young daughter, the sight of a body consumed by the spread of cervical
cancer that could have been treated, successfully, just a few months
before it destroyed her. The LA County Jail system and the state prison
system failed her at every stage.  

In that photo, she was still locked to the hospital bed from which she
couldn't even get up. When that photo was taken, Gina was just a few
days away from her death. Because her mother refused to give up, she
died in surrounded by her family's love instead of a dismal community
hospital, and her death became a rallying cry for other families and
advocates who insist, rightfully, that a prison sentence cannot become
a de facto death sentence when the prison health care system decides to
dismiss the lump in a woman's breast as a harmless cyst. Or when the
Board of Prison Terms and/or the governor decide that giving a dying
woman her wish to be with her loved ones, to not die behind barbed
wire, is to capitulate to "criminals."

But now, at least, Gina's spirit is free. And so is Estelle's. I'm
trying to bring part of that spirit back, so to speak, to draw
attention to what it would mean for the Senate to confirm a
multimillionare, wholly unqualified CCA attorney for a lifetime
judicial position, knowing that it was he who swept her murder under
the rug with a wink, a nod ...  and a nice settlement check into the
hands of the atty. who was supposed to have been looking out for
Estelle's two children. 

I'll come back again to talk a bit about those two chapters later
tomorrow, and then this great two-week discussion will apparently come
to a close. I'll still be stopping by Inkwell, though. After all, it's
what brought me back to the Well. 
inkwell.vue.324 : Silja Talvi, "Women Behind Bars"
permalink #53 of 58: Maria Rosales (rosmar) Wed 16 Apr 08 07:29
Wow.  That is a powerful and upsetting story.

Good news about my sister--she is out of jail, and has only three
months of classes and drug tests.  If she stays clean, they will take
it off her record.  
inkwell.vue.324 : Silja Talvi, "Women Behind Bars"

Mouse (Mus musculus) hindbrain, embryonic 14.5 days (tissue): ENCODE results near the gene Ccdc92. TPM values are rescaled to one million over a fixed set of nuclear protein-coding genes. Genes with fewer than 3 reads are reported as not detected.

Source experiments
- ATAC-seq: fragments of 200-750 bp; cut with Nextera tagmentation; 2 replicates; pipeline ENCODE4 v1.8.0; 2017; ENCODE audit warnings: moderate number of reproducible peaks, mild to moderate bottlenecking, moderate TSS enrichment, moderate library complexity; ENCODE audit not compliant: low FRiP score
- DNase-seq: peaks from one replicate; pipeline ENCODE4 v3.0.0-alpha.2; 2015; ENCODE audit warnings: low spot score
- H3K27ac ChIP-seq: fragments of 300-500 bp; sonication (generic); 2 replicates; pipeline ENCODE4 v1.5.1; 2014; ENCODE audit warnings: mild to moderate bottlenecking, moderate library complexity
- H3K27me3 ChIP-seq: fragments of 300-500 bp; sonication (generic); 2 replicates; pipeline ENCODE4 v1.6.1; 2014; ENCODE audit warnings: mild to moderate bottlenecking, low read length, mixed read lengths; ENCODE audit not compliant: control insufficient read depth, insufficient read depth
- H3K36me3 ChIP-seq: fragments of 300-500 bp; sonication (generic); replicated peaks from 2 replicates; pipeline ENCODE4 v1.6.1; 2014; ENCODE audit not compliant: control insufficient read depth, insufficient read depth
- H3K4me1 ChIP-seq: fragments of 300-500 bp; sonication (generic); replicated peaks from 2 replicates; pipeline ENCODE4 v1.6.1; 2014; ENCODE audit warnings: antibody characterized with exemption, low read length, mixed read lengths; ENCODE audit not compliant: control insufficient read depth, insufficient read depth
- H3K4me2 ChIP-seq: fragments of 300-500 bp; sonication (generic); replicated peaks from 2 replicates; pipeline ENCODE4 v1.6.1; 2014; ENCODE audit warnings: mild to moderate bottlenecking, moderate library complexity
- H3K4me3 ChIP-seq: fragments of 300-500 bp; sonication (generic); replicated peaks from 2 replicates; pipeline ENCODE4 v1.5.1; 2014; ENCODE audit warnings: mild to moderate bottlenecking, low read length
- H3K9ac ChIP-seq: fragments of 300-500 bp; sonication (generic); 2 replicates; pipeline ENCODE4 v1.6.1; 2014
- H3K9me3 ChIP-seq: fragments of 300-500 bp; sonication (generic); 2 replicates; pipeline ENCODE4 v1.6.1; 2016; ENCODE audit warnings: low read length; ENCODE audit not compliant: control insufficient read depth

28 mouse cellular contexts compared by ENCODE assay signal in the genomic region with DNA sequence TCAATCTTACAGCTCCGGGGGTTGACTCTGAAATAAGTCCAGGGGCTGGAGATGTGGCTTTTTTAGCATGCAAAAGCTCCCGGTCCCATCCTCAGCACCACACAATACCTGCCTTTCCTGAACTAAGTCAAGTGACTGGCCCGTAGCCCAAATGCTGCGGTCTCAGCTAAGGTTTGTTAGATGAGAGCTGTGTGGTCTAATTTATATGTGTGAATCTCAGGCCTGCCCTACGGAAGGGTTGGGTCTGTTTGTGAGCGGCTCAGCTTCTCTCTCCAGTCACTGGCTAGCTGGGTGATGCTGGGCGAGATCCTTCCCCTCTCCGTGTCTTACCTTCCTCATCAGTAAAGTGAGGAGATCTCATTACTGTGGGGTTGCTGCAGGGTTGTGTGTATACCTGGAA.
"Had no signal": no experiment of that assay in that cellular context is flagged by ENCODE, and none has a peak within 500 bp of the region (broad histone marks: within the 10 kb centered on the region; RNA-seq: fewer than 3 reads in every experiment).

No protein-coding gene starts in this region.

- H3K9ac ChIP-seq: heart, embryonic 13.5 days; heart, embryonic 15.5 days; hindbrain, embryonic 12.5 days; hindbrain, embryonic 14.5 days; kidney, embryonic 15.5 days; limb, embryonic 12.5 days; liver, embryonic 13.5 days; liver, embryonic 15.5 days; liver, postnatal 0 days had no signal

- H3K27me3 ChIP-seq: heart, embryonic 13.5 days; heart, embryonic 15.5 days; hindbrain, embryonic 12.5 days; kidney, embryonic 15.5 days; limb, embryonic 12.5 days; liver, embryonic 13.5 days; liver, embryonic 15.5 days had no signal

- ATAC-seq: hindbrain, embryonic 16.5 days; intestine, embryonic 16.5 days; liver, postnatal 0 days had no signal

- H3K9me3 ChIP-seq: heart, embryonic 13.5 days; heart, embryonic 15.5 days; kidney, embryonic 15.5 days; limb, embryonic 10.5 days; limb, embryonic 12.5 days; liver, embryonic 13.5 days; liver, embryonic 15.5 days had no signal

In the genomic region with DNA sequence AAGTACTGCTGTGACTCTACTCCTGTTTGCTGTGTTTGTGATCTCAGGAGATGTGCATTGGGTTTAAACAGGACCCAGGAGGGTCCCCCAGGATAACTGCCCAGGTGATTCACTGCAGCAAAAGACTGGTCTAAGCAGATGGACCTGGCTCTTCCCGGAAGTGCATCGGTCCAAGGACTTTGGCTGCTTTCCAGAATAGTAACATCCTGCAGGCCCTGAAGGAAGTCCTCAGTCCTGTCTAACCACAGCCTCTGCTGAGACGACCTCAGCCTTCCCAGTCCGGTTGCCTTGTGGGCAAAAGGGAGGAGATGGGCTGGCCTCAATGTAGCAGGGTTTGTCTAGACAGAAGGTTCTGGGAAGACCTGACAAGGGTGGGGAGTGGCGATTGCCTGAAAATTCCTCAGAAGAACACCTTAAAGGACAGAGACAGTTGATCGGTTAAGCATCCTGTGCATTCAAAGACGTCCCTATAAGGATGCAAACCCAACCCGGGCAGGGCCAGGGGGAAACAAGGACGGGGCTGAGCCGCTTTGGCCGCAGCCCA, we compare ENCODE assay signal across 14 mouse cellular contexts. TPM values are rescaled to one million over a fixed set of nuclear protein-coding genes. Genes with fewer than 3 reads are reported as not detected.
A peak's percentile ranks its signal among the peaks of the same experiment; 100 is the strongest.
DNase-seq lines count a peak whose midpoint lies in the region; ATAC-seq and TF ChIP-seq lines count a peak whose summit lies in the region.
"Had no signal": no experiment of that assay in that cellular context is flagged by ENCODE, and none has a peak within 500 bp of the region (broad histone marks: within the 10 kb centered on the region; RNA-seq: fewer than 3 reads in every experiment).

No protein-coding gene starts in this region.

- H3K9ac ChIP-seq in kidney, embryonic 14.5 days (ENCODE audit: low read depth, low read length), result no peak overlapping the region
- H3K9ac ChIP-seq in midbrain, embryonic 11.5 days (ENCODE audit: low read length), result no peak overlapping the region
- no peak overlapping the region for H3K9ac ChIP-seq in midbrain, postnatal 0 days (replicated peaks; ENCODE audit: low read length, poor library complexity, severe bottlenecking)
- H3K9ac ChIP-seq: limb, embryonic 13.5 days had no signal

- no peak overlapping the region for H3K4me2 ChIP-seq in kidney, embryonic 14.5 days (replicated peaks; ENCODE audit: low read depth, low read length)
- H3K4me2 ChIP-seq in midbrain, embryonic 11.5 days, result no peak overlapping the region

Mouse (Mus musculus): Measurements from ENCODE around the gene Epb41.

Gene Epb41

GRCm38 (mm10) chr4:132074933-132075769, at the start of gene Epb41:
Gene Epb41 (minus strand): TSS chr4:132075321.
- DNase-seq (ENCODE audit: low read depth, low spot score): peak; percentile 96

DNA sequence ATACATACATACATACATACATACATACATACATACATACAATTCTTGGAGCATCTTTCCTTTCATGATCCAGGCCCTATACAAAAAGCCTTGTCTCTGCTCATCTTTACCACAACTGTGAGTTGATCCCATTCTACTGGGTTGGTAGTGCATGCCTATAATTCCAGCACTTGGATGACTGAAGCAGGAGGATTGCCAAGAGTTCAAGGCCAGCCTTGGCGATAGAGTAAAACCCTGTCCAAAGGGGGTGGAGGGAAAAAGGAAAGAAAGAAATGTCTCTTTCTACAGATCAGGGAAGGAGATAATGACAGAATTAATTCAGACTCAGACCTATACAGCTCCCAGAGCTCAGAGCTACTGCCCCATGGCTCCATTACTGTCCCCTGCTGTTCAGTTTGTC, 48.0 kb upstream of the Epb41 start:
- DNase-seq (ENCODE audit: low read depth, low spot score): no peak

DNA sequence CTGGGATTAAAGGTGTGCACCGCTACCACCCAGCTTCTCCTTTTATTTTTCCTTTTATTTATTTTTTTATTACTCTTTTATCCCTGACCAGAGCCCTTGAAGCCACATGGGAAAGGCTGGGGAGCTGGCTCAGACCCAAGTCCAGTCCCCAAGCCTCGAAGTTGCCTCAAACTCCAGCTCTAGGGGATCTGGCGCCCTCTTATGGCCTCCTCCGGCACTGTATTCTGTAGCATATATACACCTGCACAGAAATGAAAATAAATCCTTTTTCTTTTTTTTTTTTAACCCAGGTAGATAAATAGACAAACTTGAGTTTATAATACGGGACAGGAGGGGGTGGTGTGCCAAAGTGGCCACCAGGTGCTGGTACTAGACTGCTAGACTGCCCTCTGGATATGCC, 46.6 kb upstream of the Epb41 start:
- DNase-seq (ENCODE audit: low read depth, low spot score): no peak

permalink #54 of 58: Cynthia Dyer-Bennet (cdb) Wed 16 Apr 08 09:06

That's very good news about your sister, rosmar. Wishing her strength and
courage as she faces the difficult but important task of staying clean.

> then this great two-week discussion will apparently come to a close

Silja, it's true that we've just launched a new author conversation here in
Inkwell, but that doesn't mean this one can't go on. The topic will remain
open and available for futher posts indefinitely, so if you can, we'd love
to have you stick around.

If you have other demands pulling away, I want to thank you for joining us 
these past two weeks. I also want to thank Jack King for leading the 
conversation. This has been a difficult, sometimes chilling, and
definitely eye-opening discussion and I applaud both of you for the
remarkable work you do. Thank you sharing so much information with us.
inkwell.vue.324 : Silja Talvi, "Women Behind Bars"
permalink #55 of 58: Jack King (gjk) Wed 16 Apr 08 10:00

I need to add one thing -- buy the book!
inkwell.vue.324 : Silja Talvi, "Women Behind Bars"
permalink #56 of 58: Silja Joanna Aller Talvi (sisu) Wed 16 Apr 08 16:41
Thanks for the plug, Jack! I'll see you in Tucson next week for my
readings there, yes? 

Cynthia, thanks for having me here. This discussion has been very
rewarding and intellectually stimulating for me. I will, indeed,
continue to stop by.

And Maria, I'm so relieved to hear that. Truly. What a relief.

God Pod and Shipping Out Women's Bodies explanations still to come! 
inkwell.vue.324 : Silja Talvi, "Women Behind Bars"
permalink #57 of 58: Betsy Schwartz (betsys) Tue 20 May 08 22:44
Reprint from the Boston Globe, courtesy of :

For Women Addicts, Jail Can Replace Treatment

Kelsey Abbruzzese, Brittany Peats and Jordan Zappala report for The
Boston Globe: "Men who are civilly committed in Massachusetts are sent
to a treatment facility on the grounds of MCI Bridgewater that is large
enough to house 250 men and has not resulted in space issues. However,
a chronic shortage of beds for women in the same circumstances means
that some civilly committed women are sent to MCI Framingham, the
state's only women's prison."
inkwell.vue.324 : Silja Talvi, "Women Behind Bars"
permalink #58 of 58: Betsy Schwartz (betsys) Wed 23 Jul 08 22:05
    <scribbled by betsys Wed 23 Jul 08 22:05>